Code Execution Vulnerability Found in Cardiology Devices of Change Healthcare

Devices of Change Healthcare Cardiology, Horizon Cardiology and McKesson Cardiology were found to have a vulnerability, which a locally authenticated user could exploit to add files that can enable the attacker to implement arbitrary code on a device.

Asante Information Security’s Alfonso Powers and Bradley Shubin identified vulnerability CVE-2019-18630 and reported it to Change Healthcare. The company informed the National Cybersecurity & Communications Integration Center (NCCIC) regarding the vulnerability. US-CERT already issued a security advisory regarding this.

The vulnerability has a designated CVSS v3 base score of 7.8 and is due to wrong default permissions input in the default set up. Although an attacker with low-level skills can exploit the vulnerability, an attacker must have local system access first, thus limiting the possibility of exploting the vulnerability.

Change Healthcare has provided a recommendation for users who have the cardiology devices listed below:

  • McKesson Cardiology 13.x
  • McKesson Cardiology 14. x
  • Horizon Cardiology 11.x and prior versions
  • Horizon Cardiology 12.x
  • Change Healthcare Cardiology 14.1.x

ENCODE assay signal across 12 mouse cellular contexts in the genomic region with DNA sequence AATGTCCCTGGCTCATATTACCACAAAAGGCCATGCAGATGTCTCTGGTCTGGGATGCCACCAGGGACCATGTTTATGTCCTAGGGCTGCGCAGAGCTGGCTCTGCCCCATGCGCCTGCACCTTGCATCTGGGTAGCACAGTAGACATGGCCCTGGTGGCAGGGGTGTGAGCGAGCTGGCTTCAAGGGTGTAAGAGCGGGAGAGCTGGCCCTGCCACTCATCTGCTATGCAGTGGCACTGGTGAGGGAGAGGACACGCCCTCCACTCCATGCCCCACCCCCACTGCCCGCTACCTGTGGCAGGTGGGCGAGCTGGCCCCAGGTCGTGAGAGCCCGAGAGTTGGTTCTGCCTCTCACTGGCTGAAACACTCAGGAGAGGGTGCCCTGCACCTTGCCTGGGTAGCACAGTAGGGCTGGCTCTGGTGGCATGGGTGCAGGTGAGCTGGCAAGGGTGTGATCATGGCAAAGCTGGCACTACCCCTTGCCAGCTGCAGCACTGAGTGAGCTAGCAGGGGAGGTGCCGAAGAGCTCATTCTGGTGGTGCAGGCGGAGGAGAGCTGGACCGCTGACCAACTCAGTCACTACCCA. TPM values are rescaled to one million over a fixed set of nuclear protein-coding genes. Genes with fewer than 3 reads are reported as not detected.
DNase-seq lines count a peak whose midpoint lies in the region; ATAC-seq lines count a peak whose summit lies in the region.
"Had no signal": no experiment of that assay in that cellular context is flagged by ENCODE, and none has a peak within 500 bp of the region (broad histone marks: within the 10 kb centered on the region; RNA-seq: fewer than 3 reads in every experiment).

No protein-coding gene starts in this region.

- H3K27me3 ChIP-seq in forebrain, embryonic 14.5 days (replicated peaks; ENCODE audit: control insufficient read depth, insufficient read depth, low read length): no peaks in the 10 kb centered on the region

Change Healthcare has created a patch to fix the vulnerability. Users who have a device included in the list above must get in touch with their Change Healthcare Support agent to have the patch installed.

The following lists the mitigations recommended by the Department of Homeland Security’s Cybersecurity and Infrastructure Security Agency to lessen the possibilities of attackers exploiting the vulnerability until the patch is applied:

  • Reduce exposing control system devices and/or systems to the network
  • Protect medical devices with firewalls
  • Deactivate unnecessary accounts, services, and protocols
  • Separate medical devices to as far as possible
  • Put safeguards that limit medical device access to authorized people
  • Use defense-in-depth techniques
  • Systems access must be controlled by the principle of least privilege

Before applying any mitigations, it is good for healthcare providers to perform an impact risk analysis and evaluation.